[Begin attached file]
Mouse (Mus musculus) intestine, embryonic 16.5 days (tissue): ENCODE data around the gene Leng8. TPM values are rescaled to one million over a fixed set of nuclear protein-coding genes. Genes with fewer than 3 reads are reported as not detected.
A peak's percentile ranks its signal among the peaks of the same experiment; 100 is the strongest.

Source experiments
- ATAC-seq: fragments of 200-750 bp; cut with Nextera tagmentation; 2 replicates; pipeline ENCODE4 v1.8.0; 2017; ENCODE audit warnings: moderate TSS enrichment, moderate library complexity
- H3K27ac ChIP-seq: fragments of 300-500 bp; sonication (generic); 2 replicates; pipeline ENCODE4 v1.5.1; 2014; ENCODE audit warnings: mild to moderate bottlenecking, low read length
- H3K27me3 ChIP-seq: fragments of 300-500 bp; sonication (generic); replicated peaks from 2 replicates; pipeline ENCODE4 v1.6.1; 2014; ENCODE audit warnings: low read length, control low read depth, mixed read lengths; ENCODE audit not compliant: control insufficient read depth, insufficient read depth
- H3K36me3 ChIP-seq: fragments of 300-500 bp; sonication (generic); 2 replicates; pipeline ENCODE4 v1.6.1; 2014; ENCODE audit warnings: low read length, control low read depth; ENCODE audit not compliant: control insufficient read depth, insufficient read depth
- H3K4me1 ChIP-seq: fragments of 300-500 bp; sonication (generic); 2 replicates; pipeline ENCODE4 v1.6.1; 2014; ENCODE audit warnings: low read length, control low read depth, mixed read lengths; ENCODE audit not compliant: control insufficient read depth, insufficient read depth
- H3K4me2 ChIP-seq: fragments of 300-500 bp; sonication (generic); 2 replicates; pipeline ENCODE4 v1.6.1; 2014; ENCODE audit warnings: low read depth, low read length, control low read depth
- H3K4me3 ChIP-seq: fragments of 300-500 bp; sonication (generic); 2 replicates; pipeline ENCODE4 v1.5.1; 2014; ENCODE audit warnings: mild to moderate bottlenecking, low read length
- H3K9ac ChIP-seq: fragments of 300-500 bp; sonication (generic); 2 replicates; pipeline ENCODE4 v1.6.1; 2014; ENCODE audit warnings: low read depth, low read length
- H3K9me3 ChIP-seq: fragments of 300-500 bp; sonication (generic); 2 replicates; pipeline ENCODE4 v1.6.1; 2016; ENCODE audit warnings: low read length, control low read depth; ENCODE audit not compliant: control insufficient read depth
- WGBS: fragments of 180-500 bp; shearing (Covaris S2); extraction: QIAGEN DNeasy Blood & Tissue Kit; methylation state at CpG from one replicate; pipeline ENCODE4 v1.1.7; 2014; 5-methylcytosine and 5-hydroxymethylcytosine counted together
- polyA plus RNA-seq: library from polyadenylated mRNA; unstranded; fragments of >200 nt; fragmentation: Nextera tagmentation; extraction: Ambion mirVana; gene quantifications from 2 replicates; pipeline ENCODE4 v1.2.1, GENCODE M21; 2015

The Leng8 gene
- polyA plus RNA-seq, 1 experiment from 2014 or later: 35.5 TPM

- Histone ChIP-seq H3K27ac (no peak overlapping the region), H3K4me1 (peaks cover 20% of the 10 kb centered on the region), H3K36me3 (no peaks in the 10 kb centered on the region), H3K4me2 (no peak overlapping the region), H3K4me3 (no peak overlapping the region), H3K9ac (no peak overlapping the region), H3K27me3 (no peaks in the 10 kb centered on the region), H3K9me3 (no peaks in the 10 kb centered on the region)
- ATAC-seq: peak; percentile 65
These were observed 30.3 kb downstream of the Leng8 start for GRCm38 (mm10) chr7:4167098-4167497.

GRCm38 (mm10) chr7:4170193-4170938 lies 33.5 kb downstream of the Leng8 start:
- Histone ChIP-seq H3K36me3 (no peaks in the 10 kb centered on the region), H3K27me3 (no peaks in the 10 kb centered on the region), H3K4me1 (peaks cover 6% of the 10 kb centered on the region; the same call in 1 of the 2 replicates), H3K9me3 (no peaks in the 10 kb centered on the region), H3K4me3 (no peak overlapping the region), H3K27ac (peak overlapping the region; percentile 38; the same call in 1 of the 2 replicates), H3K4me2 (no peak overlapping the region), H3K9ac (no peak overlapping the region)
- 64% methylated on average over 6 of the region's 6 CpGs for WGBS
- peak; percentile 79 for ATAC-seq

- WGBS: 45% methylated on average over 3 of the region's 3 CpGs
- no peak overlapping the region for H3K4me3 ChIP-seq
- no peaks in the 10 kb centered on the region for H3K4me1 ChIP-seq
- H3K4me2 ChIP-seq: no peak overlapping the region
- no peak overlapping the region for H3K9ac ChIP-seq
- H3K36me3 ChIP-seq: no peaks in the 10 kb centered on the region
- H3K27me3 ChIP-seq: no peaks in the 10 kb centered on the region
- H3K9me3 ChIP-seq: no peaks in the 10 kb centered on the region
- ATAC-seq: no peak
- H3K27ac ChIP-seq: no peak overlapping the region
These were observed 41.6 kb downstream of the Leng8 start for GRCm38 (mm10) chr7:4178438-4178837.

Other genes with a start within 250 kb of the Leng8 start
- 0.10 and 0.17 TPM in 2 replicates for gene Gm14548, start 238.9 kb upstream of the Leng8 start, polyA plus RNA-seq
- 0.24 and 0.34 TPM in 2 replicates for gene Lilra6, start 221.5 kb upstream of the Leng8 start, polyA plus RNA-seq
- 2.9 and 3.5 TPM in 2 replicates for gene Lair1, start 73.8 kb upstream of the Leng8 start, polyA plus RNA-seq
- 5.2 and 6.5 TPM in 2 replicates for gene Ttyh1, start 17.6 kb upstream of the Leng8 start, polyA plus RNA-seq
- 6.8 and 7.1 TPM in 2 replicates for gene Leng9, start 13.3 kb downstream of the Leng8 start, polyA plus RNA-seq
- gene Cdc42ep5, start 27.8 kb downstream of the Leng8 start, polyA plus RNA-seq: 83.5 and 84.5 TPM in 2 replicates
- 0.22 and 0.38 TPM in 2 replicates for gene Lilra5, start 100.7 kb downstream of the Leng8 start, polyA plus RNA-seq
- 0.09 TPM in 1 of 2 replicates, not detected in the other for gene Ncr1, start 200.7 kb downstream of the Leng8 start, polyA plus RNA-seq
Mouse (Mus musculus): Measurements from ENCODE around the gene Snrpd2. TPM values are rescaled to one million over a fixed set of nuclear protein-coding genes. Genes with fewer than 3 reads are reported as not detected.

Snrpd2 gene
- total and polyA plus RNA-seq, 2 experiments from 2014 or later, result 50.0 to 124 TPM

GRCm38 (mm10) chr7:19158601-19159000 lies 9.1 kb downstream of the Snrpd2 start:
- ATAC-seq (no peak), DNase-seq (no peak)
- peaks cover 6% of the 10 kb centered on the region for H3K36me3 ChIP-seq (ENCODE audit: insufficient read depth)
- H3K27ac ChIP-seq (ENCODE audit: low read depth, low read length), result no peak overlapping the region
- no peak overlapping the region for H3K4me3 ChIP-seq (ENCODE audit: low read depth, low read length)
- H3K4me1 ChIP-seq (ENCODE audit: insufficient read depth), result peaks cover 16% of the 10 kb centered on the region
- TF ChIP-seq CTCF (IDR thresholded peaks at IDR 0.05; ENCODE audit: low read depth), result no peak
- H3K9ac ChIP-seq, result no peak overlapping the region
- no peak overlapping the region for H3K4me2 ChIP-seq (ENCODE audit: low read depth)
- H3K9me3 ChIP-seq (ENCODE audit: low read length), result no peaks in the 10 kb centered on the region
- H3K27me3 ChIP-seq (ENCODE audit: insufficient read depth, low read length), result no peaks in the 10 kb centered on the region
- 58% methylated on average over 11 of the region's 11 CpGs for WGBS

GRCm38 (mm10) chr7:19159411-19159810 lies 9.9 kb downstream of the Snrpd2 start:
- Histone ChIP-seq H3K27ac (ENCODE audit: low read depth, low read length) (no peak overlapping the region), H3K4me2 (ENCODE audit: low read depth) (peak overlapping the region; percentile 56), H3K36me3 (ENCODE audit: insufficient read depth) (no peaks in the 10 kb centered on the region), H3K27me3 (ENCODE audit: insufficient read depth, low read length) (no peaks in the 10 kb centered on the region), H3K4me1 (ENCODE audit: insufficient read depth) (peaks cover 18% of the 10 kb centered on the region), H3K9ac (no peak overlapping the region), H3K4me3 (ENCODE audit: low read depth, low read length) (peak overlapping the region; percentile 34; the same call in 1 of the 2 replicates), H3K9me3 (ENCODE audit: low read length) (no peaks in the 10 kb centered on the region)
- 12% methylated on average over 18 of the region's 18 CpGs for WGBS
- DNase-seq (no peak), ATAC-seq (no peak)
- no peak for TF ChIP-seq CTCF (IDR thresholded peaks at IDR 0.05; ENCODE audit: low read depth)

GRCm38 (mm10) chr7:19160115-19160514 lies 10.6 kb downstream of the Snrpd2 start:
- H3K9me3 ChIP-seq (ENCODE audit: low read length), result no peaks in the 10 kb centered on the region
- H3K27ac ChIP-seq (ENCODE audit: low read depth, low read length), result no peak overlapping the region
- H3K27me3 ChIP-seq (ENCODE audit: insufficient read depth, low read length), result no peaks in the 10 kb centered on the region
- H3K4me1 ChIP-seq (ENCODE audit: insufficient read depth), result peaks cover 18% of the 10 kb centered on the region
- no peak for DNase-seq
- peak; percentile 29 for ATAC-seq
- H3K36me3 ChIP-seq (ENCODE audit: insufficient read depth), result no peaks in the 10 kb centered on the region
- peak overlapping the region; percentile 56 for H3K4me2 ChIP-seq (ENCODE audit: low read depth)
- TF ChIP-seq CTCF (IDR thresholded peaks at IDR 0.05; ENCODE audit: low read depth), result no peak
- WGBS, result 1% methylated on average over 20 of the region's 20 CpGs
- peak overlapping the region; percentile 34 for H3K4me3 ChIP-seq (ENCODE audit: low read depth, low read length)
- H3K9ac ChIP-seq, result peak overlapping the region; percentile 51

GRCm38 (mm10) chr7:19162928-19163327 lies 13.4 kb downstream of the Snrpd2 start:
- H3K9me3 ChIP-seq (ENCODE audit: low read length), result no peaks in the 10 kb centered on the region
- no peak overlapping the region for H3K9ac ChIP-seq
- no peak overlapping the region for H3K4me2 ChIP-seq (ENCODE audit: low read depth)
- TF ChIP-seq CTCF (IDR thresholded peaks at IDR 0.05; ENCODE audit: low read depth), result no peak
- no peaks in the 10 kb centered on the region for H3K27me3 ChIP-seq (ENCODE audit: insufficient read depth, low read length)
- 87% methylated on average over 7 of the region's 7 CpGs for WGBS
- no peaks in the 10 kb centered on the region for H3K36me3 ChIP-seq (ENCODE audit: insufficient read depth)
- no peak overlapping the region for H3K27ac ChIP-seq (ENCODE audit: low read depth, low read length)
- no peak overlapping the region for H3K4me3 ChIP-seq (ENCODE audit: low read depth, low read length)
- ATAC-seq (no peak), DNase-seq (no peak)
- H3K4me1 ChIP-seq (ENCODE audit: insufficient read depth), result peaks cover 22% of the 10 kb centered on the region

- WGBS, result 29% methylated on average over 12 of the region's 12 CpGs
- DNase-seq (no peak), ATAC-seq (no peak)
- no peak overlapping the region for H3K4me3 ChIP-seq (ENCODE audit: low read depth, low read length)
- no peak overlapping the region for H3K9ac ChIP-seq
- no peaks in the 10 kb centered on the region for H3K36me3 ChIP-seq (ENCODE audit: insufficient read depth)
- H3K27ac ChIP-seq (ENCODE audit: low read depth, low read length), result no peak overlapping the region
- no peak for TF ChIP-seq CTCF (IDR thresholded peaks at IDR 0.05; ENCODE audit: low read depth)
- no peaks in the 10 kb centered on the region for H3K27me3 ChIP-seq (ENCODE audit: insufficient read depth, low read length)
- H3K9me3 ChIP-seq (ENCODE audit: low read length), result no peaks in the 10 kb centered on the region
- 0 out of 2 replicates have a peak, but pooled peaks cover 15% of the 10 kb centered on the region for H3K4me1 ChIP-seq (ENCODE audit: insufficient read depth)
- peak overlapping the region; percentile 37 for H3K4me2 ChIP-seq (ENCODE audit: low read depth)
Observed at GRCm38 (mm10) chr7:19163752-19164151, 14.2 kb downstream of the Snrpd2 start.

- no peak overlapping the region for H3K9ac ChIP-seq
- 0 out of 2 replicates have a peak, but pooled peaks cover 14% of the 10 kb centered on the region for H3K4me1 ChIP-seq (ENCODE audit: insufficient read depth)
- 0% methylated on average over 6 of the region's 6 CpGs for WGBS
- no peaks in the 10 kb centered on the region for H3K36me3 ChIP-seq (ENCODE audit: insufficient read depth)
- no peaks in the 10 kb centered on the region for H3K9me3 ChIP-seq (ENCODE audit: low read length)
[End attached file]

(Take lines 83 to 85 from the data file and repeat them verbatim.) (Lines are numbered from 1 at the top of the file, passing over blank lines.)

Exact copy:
- 87% methylated on average over 7 of the region's 7 CpGs for WGBS
- no peaks in the 10 kb centered on the region for H3K36me3 ChIP-seq (ENCODE audit: insufficient read depth)
- no peak overlapping the region for H3K27ac ChIP-seq (ENCODE audit: low read depth, low read length)